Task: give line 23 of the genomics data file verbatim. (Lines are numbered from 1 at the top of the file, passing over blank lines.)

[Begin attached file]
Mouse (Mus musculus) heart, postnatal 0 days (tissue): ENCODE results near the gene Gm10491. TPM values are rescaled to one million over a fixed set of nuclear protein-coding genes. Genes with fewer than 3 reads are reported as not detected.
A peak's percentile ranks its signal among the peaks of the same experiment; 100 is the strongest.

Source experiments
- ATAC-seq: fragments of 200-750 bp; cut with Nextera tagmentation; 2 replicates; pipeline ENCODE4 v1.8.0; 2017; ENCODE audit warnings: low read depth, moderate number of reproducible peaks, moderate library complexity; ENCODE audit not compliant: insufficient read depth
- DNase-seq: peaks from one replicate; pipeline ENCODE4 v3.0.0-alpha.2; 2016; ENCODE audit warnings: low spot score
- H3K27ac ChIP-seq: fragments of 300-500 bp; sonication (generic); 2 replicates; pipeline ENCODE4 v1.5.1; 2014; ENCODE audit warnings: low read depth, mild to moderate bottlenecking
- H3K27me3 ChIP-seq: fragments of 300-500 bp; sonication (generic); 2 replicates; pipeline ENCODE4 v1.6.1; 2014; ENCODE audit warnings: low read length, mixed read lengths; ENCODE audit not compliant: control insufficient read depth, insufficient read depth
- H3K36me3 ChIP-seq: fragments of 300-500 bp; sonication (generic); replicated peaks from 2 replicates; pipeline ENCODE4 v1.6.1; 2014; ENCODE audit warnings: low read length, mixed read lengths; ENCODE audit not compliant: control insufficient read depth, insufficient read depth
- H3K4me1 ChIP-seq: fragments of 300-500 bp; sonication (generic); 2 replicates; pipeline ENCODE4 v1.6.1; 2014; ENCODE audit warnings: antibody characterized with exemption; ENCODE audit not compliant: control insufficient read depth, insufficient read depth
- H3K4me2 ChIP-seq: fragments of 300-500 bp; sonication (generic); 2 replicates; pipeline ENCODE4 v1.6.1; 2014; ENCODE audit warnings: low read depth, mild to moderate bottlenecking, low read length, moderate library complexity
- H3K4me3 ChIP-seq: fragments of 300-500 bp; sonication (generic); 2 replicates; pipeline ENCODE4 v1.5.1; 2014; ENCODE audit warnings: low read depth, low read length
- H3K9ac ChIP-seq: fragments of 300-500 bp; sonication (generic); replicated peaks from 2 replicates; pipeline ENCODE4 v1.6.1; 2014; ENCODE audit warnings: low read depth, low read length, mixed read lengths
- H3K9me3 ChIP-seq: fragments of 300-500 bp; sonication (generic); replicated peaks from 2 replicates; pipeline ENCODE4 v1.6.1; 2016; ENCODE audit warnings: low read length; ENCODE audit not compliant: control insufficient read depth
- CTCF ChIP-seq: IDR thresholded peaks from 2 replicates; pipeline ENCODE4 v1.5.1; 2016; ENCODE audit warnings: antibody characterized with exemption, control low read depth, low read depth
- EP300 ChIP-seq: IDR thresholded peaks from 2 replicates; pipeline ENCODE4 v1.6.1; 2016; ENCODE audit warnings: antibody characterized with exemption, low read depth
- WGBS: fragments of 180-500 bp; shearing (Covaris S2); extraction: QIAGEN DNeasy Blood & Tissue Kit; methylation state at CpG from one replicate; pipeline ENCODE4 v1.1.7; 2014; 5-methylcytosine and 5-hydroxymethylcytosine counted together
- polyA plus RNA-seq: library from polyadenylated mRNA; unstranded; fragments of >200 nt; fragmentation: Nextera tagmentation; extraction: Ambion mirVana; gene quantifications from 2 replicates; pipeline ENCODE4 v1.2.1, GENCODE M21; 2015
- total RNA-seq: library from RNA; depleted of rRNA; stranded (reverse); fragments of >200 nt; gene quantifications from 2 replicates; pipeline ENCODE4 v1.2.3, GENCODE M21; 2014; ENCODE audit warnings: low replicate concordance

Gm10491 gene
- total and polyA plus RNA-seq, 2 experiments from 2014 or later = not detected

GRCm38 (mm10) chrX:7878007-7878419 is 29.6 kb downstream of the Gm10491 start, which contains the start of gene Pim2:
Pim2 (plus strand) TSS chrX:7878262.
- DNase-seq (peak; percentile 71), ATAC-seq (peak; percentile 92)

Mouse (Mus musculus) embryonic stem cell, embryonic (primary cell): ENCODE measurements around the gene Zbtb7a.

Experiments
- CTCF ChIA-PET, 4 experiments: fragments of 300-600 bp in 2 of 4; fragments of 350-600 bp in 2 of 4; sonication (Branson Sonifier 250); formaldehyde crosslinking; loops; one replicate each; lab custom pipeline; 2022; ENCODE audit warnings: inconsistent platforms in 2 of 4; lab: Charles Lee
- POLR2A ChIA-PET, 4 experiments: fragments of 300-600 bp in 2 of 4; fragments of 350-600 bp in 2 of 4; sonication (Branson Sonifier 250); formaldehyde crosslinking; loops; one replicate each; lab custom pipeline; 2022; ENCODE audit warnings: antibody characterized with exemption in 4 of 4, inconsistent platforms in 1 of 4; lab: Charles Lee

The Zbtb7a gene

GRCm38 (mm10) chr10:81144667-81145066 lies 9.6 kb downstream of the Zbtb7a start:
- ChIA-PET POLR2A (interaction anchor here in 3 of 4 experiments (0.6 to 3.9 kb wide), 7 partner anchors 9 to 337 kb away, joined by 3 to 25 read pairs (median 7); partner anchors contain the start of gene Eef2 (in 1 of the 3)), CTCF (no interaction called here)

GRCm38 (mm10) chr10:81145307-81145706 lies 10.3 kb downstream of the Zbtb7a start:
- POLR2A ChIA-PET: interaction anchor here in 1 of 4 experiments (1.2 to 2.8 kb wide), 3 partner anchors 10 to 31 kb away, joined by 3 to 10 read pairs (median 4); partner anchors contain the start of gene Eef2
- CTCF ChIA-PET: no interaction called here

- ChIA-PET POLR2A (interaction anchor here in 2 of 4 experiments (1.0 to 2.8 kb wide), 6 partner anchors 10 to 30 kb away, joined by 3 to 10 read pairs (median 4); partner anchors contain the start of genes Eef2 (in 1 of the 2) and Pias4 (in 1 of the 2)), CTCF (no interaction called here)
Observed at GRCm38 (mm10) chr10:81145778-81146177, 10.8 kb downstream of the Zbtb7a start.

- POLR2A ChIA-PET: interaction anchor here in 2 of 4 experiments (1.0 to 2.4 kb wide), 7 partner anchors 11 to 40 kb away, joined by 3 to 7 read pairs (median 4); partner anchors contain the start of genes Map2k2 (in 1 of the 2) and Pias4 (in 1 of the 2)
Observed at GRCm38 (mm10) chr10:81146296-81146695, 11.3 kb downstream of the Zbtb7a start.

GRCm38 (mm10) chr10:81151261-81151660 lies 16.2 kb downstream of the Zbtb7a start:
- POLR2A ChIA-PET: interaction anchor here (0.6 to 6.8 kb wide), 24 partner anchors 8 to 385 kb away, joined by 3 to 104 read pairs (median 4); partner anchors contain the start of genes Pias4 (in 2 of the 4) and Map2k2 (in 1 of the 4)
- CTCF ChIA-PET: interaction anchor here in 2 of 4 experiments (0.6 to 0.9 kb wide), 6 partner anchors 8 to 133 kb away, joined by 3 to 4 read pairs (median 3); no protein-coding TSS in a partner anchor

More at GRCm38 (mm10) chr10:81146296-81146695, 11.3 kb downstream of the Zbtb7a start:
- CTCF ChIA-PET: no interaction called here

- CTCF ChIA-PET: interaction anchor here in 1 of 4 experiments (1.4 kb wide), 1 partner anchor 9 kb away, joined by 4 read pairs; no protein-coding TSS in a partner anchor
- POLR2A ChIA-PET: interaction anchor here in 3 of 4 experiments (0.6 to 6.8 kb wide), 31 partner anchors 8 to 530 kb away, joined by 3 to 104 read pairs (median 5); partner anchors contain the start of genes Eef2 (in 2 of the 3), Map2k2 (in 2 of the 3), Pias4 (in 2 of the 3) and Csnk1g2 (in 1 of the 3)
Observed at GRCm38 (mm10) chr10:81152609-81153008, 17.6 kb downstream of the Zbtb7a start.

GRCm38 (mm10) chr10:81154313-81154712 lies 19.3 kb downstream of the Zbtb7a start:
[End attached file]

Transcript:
- DNase-seq (peak; percentile 71), ATAC-seq (peak; percentile 92)